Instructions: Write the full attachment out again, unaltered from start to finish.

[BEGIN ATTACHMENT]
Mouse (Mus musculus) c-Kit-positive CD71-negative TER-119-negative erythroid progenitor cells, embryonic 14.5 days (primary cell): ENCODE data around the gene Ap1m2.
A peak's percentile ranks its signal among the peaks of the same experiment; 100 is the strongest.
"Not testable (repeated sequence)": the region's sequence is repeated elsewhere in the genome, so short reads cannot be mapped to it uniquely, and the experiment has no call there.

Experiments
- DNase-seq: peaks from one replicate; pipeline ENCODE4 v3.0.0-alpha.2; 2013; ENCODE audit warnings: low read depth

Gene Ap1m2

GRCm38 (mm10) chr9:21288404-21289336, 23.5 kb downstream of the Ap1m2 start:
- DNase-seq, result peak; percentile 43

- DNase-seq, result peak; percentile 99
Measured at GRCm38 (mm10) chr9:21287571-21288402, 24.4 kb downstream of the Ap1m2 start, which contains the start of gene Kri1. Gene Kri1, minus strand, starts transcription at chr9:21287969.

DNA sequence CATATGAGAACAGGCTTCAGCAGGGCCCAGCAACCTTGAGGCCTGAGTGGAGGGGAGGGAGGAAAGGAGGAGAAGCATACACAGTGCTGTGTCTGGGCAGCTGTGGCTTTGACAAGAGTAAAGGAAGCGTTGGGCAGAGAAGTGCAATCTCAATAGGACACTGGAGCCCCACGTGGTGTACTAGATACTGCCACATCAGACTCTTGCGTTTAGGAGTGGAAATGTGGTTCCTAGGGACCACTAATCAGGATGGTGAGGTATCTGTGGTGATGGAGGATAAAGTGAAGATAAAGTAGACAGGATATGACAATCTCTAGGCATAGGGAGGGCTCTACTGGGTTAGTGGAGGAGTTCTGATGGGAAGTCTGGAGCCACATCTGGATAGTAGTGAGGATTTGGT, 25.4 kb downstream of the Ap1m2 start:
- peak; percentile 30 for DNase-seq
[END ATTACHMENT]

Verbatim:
Mouse (Mus musculus) c-Kit-positive CD71-negative TER-119-negative erythroid progenitor cells, embryonic 14.5 days (primary cell): ENCODE data around the gene Ap1m2.
A peak's percentile ranks its signal among the peaks of the same experiment; 100 is the strongest.
"Not testable (repeated sequence)": the region's sequence is repeated elsewhere in the genome, so short reads cannot be mapped to it uniquely, and the experiment has no call there.

Experiments
- DNase-seq: peaks from one replicate; pipeline ENCODE4 v3.0.0-alpha.2; 2013; ENCODE audit warnings: low read depth

Gene Ap1m2

GRCm38 (mm10) chr9:21288404-21289336, 23.5 kb downstream of the Ap1m2 start:
- DNase-seq, result peak; percentile 43

- DNase-seq, result peak; percentile 99
Measured at GRCm38 (mm10) chr9:21287571-21288402, 24.4 kb downstream of the Ap1m2 start, which contains the start of gene Kri1. Gene Kri1, minus strand, starts transcription at chr9:21287969.

DNA sequence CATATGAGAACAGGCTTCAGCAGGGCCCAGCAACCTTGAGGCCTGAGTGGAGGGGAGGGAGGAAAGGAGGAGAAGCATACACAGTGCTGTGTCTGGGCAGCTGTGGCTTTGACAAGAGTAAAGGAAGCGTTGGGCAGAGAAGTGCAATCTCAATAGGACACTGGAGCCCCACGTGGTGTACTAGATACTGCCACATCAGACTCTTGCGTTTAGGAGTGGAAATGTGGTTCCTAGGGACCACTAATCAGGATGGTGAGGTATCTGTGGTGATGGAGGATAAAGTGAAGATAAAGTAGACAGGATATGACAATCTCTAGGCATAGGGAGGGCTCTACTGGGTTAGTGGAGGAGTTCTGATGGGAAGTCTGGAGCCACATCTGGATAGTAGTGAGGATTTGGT, 25.4 kb downstream of the Ap1m2 start:
- peak; percentile 30 for DNase-seq